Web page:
One of the most common pollutants we see in our rivers and ocean is bacteria, especially fecal bacteria like Ecoli. This is a health risk, because it can make people sick from just going swimming.
Katie Altman, a Water Resources Agent with Clemson Extension, says “One of the huge sources of fecal coliform bacteria is dog poop. We have alot of dogs in a pretty small area in alot of our cities, and so if people don’t pick up that dog poop and dispose of it properly, it gets picked up by rainwater and carried into our waterways.”
There have been multiple studies using DNA analysis of fecal bacteria in waterways throughout Horry and Georgetown Counties. The results of these studies show that most of the bacteria comes from dog waste.
One of the reasons people give for not cleaning up after dogs, is that wildlife is pooping in the woods and nobody is picking that up. However, since urban areas have paved surfaces and much larger concentration of dogs it leads to more bacteria getting into the water. Rainwater doesn’t have a chance to penetrate into the ground getting rid of some of that bacteria. It just runs over the pavement and straight into our water sources, taking bacteria with it.
“The absolute best thing you can do to get rid of your dog poop, and the easiest thing is to just pick it up with a plastic bag and throw it away in the trash can. Alot of places like dog parks have pet waste stations that provide bags for you to pick up your dog poop. Just slide it over your hand like a glove, pick it up, tie it up and throw it away. And alot of orgainzations, like Carolina Clear provide these little pet waste bag dispensers so you can just attach it to your leash and you know that you always have it when you walk your dog.” – Katie Altman.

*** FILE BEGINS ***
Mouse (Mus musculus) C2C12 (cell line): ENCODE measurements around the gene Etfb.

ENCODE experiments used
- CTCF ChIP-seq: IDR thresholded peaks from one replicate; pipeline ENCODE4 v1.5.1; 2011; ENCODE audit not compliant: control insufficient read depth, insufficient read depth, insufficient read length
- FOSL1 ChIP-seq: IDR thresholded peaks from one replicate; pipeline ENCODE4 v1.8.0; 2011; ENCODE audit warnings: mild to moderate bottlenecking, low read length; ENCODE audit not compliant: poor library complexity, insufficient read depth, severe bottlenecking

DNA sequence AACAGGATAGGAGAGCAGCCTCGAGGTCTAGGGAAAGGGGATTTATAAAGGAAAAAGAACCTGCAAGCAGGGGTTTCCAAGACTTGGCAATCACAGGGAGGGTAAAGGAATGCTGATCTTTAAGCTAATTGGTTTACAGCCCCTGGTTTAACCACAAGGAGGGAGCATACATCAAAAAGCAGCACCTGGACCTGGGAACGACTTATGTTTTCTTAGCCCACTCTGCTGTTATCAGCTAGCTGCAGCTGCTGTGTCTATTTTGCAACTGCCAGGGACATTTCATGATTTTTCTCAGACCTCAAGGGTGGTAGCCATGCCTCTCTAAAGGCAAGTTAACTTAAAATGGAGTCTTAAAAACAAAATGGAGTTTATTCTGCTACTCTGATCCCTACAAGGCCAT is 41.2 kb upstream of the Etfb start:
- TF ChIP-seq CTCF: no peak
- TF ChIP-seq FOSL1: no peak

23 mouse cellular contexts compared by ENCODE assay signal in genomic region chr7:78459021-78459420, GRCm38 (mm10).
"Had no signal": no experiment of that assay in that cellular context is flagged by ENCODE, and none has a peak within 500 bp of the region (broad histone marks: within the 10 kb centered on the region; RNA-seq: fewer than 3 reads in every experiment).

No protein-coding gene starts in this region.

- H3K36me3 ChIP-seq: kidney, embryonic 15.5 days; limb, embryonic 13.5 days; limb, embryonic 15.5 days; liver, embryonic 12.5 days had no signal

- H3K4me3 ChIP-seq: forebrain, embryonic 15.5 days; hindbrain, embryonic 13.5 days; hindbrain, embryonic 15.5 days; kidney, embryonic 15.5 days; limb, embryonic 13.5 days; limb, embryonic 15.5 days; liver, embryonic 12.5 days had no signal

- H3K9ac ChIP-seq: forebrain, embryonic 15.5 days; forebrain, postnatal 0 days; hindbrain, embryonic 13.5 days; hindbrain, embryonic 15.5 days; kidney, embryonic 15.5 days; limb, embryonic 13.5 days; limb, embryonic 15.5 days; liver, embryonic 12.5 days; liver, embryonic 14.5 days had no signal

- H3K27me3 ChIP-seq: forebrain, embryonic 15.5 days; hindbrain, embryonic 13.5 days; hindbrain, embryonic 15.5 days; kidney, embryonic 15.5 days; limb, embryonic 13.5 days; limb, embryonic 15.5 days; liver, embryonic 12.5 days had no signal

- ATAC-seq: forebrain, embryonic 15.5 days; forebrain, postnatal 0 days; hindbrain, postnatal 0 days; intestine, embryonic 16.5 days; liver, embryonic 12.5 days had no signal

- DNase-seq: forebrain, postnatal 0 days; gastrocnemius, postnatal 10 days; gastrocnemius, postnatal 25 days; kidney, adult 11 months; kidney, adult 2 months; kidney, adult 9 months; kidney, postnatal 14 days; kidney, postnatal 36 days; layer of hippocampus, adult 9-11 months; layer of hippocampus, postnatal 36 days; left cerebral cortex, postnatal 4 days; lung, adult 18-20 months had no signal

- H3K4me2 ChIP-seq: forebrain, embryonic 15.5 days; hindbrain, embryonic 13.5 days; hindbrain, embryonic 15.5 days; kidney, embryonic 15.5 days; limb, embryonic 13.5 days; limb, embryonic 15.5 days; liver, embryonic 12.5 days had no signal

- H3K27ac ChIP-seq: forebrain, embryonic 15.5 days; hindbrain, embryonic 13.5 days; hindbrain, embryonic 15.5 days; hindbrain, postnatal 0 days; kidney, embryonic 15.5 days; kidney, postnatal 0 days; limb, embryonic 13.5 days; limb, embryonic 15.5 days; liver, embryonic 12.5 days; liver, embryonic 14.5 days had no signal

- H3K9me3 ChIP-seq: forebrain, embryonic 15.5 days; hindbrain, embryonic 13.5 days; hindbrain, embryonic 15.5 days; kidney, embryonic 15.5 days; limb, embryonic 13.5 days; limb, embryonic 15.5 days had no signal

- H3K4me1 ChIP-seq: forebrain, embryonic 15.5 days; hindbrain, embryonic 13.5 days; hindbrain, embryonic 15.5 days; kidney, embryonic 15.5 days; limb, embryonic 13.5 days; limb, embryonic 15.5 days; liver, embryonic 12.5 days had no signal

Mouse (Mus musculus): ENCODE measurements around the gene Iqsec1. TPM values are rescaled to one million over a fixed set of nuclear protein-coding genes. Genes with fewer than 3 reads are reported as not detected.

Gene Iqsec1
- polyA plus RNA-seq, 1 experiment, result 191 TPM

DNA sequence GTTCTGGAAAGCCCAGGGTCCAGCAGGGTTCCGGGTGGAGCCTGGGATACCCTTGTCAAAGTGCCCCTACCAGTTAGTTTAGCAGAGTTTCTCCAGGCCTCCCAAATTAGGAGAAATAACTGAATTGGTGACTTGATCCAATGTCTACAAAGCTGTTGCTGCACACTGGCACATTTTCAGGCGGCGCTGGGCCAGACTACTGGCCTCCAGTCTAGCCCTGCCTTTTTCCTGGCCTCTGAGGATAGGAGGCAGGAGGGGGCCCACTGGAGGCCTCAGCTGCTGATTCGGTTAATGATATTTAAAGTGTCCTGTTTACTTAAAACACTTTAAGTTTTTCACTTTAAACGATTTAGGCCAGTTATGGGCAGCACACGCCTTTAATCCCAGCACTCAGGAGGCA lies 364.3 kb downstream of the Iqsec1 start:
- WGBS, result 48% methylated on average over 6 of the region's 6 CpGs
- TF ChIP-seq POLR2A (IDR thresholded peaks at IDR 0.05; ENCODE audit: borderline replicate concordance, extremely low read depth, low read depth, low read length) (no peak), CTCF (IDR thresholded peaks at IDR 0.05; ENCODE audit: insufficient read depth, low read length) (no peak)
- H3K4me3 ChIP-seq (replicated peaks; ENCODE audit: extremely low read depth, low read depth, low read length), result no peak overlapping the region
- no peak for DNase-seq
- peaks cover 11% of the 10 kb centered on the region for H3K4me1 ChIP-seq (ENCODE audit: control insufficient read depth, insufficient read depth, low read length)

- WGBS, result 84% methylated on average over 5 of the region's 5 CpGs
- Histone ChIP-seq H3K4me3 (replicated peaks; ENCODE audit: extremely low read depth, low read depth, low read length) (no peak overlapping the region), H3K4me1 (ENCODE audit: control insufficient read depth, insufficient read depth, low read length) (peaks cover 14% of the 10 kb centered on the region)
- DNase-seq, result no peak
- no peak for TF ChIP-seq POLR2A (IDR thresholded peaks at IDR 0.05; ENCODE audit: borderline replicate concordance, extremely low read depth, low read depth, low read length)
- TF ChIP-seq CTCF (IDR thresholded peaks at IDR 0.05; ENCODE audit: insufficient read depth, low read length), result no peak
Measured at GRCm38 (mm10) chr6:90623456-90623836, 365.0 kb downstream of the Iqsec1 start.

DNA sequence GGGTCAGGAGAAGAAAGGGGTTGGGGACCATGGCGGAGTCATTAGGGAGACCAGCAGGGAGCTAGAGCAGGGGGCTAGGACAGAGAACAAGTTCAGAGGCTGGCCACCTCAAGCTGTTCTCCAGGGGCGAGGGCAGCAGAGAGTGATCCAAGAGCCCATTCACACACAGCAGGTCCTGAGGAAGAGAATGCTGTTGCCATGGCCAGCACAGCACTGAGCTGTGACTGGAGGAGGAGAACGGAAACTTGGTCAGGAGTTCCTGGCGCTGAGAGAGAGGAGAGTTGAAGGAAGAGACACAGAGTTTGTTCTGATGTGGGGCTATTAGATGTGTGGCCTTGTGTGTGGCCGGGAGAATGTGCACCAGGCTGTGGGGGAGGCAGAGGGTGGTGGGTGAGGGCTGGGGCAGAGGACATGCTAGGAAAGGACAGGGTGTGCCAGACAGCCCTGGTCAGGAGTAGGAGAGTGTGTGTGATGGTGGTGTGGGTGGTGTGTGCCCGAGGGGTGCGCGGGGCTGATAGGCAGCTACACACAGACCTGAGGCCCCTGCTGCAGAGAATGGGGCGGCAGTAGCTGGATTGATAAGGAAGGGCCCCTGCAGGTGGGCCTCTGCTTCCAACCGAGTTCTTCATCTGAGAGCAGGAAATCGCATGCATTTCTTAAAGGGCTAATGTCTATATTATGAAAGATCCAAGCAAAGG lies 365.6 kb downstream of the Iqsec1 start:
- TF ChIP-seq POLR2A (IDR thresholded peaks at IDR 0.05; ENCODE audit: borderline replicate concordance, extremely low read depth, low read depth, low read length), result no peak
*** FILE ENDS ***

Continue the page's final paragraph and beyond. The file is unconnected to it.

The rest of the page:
Dog waste should not be composted. Temperatures while composting do not get hot enough to kill bacteria. The best way to get rid of it is to throw it in the trash, or flush it down the toilet.
As a coastal community, beaches are very important. When bacteria levels get too high after a heavy rain, it is because stormwater is picking up bacteria from dog waste, or failing septic systems. When that happens, beaches and shellfish beds are closed, and people are not able to enjoy the sand and the surf and aren’t able to eat some seafoods, like oysters.
This past summer we had many beach closures due to high levels of bacteria. Picking up after your pets will help reduce the beach closures.